Are distributions from a gifting trust taxed at capital gains rates?

by James D. Adelsperger, CPA | Mar 09, 2018

My father set up a gifting trust for me. The corpus is about $2.5 million right now, and I receive a 4 percent distribution each year broken up into monthly distributions. I've been filing my own taxes on Turbo Tax, and reporting it on Line 13 of the 1040 and on Schedule D. It gets taxed at capital gains rates. Is this correct, or should it be taxed at my marginal tax rate?

The taxation of trusts and trust beneficiaries can be complex. There are two major elements to be considered – corpus (or principal) and income. Corpus is the assets that are deposited into the trust along with any income earned by the trust and not distributed to beneficiaries. Income is the income earned by the trust, such as dividends, interest, rents, etc.

Generally speaking, income earned by the trust and retained by it is taxed at the trust level. Income earned by the trust and distributed to beneficiaries is taxed to the beneficiaries. Principal distributed to beneficiaries -- including income previously earned, retained, and taxed at the trust level -- can be distributed tax-free. Capital gains or losses realized by the trust are typically retained and included in the tax calculation of the trust.

Income distributed to beneficiaries by a trust retains its character. For instance, qualified dividends earned inside the trust and then distributed to the beneficiaries are treated as qualified dividends on the beneficiaries’ tax returns. Interest earned by the trust and distributed to beneficiaries will be treated as interest in their hands.

Normally beneficiaries receive a Form 1041 K-1 each year that reports each beneficiary’s share of income and expenses of the trust and where to report these items on the beneficiary’s tax return.

Your question does not provide enough information to determine exactly what tax treatment to apply to the 4 percent distribution. It could be a combination of interest, dividends, tax-exempt interest, rents, corpus, or any number of things. Reporting the entire distribution on Schedule D as a capital gain is probably incorrect. As stated above, capital gains typically are retained and taxed at the trust level, unless the trust makes different provisions. It also is more than likely that the distribution is not all taxable at the taxpayer’s marginal tax rate.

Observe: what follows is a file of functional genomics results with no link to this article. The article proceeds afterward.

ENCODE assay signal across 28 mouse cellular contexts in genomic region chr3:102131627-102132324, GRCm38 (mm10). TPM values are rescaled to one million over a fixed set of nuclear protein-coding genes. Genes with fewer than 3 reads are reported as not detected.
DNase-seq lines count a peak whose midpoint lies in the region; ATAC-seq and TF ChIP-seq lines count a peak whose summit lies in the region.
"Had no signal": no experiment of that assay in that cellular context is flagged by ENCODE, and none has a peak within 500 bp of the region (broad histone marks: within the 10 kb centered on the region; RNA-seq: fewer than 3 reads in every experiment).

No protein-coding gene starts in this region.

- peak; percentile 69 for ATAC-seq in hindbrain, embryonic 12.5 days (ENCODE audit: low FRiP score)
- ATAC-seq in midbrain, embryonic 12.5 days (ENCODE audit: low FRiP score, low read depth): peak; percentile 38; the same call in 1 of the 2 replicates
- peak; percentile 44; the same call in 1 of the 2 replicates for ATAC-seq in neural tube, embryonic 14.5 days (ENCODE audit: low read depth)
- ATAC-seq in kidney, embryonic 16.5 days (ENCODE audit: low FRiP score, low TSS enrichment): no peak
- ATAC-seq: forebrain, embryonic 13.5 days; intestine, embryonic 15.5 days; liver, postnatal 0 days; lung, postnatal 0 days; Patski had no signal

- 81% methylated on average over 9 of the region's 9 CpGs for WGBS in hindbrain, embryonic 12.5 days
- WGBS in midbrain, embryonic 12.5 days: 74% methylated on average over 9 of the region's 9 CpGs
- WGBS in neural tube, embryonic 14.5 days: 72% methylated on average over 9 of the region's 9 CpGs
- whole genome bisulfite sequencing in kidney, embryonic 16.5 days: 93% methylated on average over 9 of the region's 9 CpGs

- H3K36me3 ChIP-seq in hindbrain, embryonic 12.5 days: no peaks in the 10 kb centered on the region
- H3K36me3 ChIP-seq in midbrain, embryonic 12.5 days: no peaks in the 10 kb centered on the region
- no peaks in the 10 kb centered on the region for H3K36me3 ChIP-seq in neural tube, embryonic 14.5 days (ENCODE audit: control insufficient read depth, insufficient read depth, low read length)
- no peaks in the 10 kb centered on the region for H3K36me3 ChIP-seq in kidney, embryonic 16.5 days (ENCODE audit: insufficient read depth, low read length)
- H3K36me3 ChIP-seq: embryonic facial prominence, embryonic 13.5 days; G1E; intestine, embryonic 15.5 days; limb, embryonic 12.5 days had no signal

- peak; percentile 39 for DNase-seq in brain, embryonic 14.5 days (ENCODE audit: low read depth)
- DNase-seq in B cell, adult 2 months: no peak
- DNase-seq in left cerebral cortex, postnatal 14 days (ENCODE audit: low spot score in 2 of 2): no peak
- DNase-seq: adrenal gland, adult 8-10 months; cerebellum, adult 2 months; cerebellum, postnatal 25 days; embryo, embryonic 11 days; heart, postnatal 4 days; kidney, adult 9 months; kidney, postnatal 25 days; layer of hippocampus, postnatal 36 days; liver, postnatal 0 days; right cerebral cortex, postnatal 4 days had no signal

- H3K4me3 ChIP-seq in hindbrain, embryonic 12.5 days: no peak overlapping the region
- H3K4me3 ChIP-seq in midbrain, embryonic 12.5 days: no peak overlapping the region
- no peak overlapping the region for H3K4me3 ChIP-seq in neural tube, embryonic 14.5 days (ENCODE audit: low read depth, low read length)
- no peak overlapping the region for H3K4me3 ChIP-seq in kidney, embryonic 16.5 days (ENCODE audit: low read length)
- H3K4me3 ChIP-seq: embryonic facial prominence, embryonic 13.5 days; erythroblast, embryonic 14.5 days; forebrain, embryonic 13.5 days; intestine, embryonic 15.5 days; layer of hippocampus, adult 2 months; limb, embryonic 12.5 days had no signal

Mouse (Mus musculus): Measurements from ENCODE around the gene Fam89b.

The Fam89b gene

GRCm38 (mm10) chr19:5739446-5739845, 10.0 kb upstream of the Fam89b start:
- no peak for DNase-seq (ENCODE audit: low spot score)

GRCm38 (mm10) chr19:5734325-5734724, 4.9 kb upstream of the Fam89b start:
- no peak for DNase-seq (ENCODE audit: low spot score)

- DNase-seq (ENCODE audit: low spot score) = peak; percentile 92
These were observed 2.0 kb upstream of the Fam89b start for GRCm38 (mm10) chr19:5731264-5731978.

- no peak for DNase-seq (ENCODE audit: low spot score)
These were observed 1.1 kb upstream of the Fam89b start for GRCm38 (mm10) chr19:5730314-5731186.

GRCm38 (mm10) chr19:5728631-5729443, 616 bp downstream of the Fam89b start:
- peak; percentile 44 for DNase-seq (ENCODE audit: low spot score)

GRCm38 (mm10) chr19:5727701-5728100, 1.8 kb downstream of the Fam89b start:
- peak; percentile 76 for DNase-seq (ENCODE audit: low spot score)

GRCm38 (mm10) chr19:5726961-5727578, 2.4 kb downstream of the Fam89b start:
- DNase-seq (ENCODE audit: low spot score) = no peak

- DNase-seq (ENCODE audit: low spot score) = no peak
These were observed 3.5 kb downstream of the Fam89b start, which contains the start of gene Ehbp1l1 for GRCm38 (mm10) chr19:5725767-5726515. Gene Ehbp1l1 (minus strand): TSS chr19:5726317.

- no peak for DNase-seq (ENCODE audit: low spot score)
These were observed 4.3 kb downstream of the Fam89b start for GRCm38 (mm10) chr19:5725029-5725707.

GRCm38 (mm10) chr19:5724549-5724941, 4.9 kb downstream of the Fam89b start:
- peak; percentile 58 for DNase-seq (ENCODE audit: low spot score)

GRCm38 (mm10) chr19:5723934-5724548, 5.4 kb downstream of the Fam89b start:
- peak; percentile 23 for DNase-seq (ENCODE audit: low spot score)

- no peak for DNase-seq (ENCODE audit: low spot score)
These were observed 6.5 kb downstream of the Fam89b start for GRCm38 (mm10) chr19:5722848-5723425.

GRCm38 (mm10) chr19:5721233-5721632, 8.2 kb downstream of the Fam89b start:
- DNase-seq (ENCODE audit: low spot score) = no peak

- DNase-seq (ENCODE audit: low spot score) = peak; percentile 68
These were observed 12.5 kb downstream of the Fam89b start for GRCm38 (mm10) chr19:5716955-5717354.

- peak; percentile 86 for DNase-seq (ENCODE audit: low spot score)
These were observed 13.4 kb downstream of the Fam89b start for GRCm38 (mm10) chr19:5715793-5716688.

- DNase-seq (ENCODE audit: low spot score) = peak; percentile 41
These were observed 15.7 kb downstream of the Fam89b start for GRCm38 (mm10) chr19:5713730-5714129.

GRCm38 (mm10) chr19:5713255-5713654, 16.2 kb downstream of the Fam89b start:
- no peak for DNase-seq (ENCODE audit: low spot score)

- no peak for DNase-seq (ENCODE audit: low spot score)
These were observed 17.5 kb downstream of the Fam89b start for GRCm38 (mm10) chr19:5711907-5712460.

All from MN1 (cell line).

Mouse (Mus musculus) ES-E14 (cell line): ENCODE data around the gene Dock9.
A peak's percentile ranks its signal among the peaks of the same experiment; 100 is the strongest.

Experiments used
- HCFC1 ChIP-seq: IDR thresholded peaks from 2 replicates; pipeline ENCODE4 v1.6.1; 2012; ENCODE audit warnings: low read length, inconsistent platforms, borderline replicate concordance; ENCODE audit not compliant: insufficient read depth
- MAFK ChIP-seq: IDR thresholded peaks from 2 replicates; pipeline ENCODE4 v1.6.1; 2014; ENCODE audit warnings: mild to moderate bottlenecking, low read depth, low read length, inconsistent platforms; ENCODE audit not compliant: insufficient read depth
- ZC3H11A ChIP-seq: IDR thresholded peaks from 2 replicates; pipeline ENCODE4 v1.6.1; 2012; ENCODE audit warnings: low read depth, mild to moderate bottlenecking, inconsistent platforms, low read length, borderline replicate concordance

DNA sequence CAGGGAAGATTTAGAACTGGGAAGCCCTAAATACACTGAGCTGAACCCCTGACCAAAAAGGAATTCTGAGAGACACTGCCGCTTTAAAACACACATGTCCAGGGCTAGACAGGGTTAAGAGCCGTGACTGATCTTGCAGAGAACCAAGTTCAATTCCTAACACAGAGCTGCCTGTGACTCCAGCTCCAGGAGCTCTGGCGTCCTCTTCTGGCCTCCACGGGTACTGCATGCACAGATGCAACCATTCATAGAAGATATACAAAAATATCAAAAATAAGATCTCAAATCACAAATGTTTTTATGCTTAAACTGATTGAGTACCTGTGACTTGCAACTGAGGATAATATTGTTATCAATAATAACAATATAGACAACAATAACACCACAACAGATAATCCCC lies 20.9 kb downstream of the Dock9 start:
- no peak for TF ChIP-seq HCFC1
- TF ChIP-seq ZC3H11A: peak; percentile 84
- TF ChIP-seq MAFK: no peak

In this situation, a CPA with experience in trust taxation should be consulted to determine the appropriate tax treatment.

For more resources, check out PICPA’s Money & Life Tips, Ask a CPA, or CPA Locator.

Answered by: James D. Adelsperger, CPA, is senior wealth adviser with Domani Wealth in Lancaster, Pa.

The responses are based on the limited information provided by the questioner and apply the laws and regulations at the time of posting. Other options could arise as rules and regulations may change over time, including but not limited to the passage of the Tax Cuts and Jobs Act of 2017. They are intended to provide general information, not specific accounting or tax advice; they are not intended or written to be used and cannot be used for the purpose of avoiding or evading taxes or penalties under the IRS code or regulations. Views expressed do not imply an opinion of the PICPA, its officers, directors, employees, or members.
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